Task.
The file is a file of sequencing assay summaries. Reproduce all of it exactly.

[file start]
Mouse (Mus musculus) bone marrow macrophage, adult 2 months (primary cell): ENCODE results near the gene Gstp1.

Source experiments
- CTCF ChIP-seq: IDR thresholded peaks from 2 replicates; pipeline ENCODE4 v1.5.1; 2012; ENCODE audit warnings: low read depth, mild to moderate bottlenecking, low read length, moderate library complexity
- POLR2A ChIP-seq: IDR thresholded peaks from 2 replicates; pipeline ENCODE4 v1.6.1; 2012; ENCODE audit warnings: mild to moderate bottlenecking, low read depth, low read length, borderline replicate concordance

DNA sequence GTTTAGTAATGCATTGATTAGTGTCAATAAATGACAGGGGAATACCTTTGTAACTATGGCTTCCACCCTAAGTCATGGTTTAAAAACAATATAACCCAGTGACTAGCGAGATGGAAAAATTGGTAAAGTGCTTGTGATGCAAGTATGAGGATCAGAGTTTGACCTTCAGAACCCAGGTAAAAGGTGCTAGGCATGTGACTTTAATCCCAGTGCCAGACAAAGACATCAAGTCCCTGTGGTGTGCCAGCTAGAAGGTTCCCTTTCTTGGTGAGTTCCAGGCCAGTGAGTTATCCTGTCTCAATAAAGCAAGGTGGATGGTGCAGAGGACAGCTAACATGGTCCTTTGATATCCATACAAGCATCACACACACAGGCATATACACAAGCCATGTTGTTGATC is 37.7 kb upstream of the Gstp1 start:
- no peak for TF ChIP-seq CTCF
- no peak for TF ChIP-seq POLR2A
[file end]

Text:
Mouse (Mus musculus) bone marrow macrophage, adult 2 months (primary cell): ENCODE results near the gene Gstp1.

Source experiments
- CTCF ChIP-seq: IDR thresholded peaks from 2 replicates; pipeline ENCODE4 v1.5.1; 2012; ENCODE audit warnings: low read depth, mild to moderate bottlenecking, low read length, moderate library complexity
- POLR2A ChIP-seq: IDR thresholded peaks from 2 replicates; pipeline ENCODE4 v1.6.1; 2012; ENCODE audit warnings: mild to moderate bottlenecking, low read depth, low read length, borderline replicate concordance

DNA sequence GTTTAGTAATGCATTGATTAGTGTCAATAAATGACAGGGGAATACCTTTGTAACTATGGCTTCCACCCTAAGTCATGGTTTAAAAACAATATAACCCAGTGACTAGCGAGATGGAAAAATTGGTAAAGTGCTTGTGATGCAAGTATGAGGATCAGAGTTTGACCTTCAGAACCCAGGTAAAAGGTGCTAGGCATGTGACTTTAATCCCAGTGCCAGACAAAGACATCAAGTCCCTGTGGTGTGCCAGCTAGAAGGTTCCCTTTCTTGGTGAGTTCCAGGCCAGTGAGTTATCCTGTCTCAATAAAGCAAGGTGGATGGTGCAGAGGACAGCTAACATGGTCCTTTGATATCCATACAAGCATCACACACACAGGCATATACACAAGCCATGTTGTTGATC is 37.7 kb upstream of the Gstp1 start:
- no peak for TF ChIP-seq CTCF
- no peak for TF ChIP-seq POLR2A